Mitigating property risk in portfolios requires understanding how the climate and catastrophe risk is changing
Climate change doesn’t just affect the properties and the people facing natural catastrophes. There can also be significant ramifications for banks and financial institutions — albeit not immediately.
Just look at the city of Miami. Month over month, Miami has seen the largest gains in home price growth in the U.S. However, the Florida city is also exposed to hurricanes, which bring damage from wind gusts and flooding — and as climate change increases the frequency and severity of storms, physical property risk is only getting worse.
Research shows that homes in Miami flood zones sell for less and appreciate slower over time. And insurance prices for these homes are on the rise. In a recent webinar with CoreLogic, Lonnie Hendry, Senior Vice President, Head of Commercial Real Estate and Trepp Advisory Services said, “If you look at the actual increases at the line-item level, Miami took the top spot at a 28% increase in their insurance expense on a year-over-year comparison.” And yet, in spite of all this, the city “has the highest flood risk in the U.S., but it hasn’t to this point truly stopped development in that market.” Human behavior can be hard to change.
Visualizing Property Risk to Protect Future Investments
How financial institutions identify, measure, and control the risks associated with a changing climate can affect a financial institution’s safety and soundness. That is why in October 2023, the Federal Reserve Board of Governors (FRB), Federal Deposit Insurance Corporation (FDIC), and Office of the Comptroller of the Currency (OCC) jointly issued a set of interagency principles for large financial institutions about climate-related financial risk management.
“Banks need to understand, and appropriately manage, their material risks, including the financial risks of climate change,” said Federal Reserve Chair Jerome Powell in a statement issued alongside these principles. “Both we and the banks themselves are in the early stages of understanding and measuring the financial risks posed by climate change and how best to manage them. Accordingly, our work in this area must continue to remain grounded in data, measured in its approach, and tightly linked to our responsibilities.”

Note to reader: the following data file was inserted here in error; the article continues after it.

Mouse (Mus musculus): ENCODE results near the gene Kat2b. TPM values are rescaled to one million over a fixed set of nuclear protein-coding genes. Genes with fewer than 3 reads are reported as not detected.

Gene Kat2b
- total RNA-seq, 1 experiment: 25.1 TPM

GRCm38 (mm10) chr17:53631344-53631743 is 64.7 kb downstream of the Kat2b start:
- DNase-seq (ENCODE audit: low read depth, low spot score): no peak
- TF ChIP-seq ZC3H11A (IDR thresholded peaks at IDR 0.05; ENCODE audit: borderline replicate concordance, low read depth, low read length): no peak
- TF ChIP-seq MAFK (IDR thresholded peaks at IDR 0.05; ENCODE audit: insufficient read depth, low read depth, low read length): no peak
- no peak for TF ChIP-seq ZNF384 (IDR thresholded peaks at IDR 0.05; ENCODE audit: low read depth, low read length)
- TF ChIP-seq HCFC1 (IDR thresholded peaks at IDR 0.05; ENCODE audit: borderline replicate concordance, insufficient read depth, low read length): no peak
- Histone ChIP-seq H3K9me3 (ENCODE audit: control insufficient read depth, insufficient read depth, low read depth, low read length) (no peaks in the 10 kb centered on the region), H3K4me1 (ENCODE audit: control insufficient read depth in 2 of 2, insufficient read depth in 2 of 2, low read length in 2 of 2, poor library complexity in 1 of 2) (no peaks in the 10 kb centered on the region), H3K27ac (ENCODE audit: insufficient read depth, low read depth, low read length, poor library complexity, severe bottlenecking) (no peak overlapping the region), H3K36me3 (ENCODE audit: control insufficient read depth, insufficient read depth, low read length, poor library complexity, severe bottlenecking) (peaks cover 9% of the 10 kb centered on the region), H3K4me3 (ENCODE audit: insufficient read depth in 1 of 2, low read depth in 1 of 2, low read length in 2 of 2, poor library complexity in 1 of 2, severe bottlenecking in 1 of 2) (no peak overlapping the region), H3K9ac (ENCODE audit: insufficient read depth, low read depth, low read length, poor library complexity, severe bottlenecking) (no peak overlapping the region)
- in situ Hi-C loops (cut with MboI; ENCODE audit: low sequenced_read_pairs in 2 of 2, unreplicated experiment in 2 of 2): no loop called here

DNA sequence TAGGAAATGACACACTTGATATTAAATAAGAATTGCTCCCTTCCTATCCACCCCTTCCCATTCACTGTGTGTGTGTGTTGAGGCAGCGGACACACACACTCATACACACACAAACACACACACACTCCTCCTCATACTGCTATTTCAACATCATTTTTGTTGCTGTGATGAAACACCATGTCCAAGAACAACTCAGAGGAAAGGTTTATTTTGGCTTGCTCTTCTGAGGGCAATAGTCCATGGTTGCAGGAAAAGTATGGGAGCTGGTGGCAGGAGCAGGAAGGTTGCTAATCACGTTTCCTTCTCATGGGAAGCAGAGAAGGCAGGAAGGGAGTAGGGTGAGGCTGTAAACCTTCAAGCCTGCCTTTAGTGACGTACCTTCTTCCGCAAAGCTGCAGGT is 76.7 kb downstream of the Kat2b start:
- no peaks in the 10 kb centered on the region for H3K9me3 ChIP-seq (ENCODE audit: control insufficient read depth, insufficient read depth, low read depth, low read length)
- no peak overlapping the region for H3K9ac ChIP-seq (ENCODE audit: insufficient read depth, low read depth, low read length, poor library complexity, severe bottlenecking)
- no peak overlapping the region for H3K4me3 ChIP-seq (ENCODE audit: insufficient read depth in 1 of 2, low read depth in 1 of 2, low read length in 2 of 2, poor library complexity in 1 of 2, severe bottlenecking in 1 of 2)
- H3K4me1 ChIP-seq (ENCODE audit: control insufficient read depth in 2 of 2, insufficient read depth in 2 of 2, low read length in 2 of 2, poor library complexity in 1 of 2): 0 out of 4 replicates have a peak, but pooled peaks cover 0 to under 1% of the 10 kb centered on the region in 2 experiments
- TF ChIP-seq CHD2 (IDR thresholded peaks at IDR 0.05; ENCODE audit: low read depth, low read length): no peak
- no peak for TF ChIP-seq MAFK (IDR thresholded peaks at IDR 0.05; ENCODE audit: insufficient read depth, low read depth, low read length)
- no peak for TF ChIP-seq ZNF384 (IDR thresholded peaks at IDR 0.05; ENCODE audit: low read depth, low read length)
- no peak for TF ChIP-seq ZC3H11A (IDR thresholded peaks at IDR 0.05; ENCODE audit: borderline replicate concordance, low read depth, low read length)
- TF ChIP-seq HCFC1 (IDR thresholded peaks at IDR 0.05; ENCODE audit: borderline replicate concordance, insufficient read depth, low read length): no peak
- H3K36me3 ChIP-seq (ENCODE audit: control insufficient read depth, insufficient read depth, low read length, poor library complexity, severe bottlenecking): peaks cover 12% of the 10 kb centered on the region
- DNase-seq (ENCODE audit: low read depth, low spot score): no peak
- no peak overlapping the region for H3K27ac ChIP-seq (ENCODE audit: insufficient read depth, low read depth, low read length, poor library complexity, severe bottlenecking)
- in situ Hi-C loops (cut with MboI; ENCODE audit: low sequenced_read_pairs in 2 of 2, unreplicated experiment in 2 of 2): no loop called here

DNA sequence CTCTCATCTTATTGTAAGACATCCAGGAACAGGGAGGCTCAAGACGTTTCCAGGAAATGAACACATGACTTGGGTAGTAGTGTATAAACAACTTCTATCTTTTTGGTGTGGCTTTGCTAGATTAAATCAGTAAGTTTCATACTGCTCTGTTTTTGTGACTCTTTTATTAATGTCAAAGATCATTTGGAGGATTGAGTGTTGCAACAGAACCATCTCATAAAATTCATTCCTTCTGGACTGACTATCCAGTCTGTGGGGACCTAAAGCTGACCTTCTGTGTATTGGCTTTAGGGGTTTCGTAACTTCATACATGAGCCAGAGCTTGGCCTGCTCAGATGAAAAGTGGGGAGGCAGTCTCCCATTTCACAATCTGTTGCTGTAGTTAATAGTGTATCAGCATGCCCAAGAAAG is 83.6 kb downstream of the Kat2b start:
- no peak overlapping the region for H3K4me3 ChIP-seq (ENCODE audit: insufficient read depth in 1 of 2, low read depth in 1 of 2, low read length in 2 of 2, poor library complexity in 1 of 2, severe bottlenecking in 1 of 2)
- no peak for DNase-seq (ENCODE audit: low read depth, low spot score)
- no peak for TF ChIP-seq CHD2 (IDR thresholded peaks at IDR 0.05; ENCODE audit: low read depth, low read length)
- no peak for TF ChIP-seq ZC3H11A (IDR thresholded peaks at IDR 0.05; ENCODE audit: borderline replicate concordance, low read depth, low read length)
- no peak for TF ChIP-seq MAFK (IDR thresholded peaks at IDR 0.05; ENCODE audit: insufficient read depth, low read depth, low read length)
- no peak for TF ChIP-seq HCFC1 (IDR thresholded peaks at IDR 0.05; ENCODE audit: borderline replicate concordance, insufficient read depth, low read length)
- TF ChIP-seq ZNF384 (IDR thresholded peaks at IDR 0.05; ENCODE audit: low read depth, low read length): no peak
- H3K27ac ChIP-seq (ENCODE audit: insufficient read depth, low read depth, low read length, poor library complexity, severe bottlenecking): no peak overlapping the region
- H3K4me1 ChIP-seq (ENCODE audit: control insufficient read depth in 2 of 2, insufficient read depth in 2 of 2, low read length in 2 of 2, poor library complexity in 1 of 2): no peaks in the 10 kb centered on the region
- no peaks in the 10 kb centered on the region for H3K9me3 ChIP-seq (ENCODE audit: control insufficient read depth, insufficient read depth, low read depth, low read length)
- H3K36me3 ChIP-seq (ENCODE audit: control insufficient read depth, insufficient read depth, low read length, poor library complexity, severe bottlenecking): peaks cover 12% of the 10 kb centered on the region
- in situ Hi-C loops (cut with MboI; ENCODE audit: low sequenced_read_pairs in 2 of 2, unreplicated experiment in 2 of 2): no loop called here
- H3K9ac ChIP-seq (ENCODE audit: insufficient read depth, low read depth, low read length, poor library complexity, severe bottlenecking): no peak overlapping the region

Mitigating property risk and working to grow portfolios in a resilient manner requires a profound understanding both of how the climate is developing and how catastrophe risk is changing. However, current climate modeling and risk modeling options rarely equip banks to easily see what their financial futures hold amid this changing climate.
Climate-Coupled Catastrophe™ Models Can Forecast Physical Risk in Banking Portfolios
Providing a holistic perspective on financial futures requires successfully integrating two separate models (climate and catastrophe) and the downscaling of underlying climate model data to a resolution that is compatible with a catastrophe risk model.
Climate risk models typically run at a horizontal and vertical resolution that is 50 million times larger than a catastrophe model. That makes risk modeling comparisons complex.